Once got down, I could see the 4th Coach was totally destroyed. I grabbed my camera, ran towards the scene, and once there, regretted my decision.
It was one of the worst scene I ever witnessed. Dead bodies were lying on top of other. I started shooting. But I was so trembling, I got only 5-6 frames right. The rest was spoiled. The scene was horrifying. One man, under two dead bodies, raised his head, looked at my lens then died. Another was sitting on the ground, side of his face totally punched inwards, teeth protruding outwards awkwardly and bleeding. He was so emotionless. Totally shocked. Another lay on the tracks, his innards came out through a big cut in his stomach and was just rolling his head. In despair? Or in Pain? I may never know.
After shooting for some time, I felt dizzy. The smell of blood and the smell of death were all around. It was intoxicating. In fact I read about the smell of death. But came to know only yesterday. Raw flesh, severed limbs and a head, bodies scattered around the tracks… I couldn’t stand it any more.
The courage and Spirit of Mumbai was once again in full swing. By the time Police and Help arrived, a good 45 minute later, most of the injured were transferred to available transport and to hospital. Ripping the train’s seats they made makeshift stretchers and carried the people on it. No one thought about the possible danger. Whether there is another bomb etc.
I made it out of the station to see the spirit once again. Nearby residents and Local Shiv Sena activists came out with snacks, water and some youngsters forcibly stopped the passing by vehicles. Whether it’s a good’s carrier or it’s a Merc. They put the stranded people into the vehicles. At least they can get a little closer to home.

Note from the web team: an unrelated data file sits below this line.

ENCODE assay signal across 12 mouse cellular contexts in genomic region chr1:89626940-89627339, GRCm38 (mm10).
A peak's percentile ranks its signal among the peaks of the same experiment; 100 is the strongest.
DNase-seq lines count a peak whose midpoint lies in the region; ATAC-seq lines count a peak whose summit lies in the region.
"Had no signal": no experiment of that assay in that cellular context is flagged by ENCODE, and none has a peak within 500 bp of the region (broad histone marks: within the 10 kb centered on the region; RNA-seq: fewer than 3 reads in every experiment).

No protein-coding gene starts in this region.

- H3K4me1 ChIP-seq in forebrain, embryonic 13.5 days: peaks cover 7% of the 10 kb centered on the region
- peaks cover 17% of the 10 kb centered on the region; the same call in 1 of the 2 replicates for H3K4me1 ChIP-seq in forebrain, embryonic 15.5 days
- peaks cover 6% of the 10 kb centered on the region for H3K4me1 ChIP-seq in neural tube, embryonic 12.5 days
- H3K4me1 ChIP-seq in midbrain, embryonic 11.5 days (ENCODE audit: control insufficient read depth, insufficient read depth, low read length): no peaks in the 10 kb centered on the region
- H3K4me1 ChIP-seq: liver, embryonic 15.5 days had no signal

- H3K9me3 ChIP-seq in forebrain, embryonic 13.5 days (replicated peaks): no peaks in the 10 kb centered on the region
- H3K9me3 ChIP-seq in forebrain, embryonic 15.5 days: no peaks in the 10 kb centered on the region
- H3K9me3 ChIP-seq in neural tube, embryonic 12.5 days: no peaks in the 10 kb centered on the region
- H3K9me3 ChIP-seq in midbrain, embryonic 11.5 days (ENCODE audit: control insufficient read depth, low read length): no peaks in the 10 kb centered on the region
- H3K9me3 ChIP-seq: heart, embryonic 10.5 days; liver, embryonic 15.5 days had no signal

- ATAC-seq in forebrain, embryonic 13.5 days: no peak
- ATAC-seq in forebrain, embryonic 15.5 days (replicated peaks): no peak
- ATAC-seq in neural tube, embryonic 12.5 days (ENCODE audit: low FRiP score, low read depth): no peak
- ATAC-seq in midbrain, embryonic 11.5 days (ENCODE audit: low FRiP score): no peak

I’ll be continuing this series . Right now I feel stressed out. Seeing all the blood and gore, I wasn’t able to sleep. It’s sheer luck that I am still alive and I thank god for that. And my heart goes out to those families who lost their dear ones. I can’t get one image from my mind. One guy, was in the same position as he was from the beginning of the journey. Sitting, hands supporting head and sleeping. He died in his sleep.
Thursday, July 06, 2006
A couple of years back, on a rainy day, I set out for my office. From Vasai to Bandra the local train ran without any incident, though slower than normal. At Bandra it stopped and the Public address system was announcing the submerging of tracks and how trains can’t move ahead. Me & my friends caught a cab from there and reached my office 1 hour 30 minutes late. In the meantime, we never thought of going back home and we knew we will go back in the evening when the water level subsides. But this time around, we were glued to the office TV, watching news channels and anxiously looking skywards. But by 3:30 the urge to leave took over and the next day no one turned up.
So the deluge and water logging is not a new phenomenon for the embattled Mumbaikar. But the fear of getting strangled on a local train amidst submerged tracks, spending the whole night in awkward position without food or water, has prompted him / her to take the excessive precautionary measures. 26/7 left an indelible mark on Mumbaikars psyche. It surfaces whenever he sees a dark cloud on the sky, and gradually buildup along with the rains. They don’t want to take a chance. At the slightest suggestion of a heavy rain, he packs up and leaves for the safety of his home. Otherwise what explains the exodus I witnessed on Monday evening? Every road, every subway & every train was packed, by 4:30! And Tuesday & Wednesday, empty train, empty roads and empty office.